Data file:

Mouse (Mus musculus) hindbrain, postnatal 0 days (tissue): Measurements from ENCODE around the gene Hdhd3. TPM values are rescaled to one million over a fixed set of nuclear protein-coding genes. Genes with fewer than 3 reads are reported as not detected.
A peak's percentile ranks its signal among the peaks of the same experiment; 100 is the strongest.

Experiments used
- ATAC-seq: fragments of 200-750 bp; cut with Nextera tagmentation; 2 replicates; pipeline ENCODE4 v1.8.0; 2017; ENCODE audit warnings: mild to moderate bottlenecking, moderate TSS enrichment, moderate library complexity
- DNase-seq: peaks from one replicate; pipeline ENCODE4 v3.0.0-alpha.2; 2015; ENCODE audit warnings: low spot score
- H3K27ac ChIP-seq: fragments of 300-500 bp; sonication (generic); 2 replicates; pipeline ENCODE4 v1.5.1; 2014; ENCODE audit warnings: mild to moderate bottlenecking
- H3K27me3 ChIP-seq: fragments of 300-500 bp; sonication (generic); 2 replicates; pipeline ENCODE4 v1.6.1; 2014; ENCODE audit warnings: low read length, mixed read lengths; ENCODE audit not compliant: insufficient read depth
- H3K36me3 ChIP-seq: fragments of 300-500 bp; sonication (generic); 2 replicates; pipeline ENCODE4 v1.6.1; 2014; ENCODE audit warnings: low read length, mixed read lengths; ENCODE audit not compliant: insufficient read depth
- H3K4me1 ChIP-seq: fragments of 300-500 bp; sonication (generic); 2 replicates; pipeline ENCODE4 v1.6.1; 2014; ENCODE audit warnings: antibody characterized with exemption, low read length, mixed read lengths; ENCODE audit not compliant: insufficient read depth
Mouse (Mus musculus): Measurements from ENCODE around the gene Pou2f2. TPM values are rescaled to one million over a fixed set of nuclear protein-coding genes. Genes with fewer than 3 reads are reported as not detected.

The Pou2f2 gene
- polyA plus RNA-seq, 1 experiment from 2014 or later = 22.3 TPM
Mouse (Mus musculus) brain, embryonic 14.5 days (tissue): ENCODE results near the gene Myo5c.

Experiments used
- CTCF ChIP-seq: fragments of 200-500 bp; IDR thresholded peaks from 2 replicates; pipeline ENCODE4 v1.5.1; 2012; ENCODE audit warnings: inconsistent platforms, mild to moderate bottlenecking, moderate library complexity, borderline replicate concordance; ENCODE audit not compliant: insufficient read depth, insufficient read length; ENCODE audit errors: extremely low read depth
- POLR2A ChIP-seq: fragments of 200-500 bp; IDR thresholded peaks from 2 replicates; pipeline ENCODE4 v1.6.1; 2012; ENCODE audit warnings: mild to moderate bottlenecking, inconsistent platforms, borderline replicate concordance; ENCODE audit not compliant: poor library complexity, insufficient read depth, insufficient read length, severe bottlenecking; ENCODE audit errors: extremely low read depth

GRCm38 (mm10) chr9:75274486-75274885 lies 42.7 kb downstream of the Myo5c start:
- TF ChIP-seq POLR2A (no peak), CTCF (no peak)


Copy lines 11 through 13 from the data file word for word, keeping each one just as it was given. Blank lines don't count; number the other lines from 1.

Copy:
The Pou2f2 gene
- polyA plus RNA-seq, 1 experiment from 2014 or later = 22.3 TPM
Mouse (Mus musculus) brain, embryonic 14.5 days (tissue): ENCODE results near the gene Myo5c.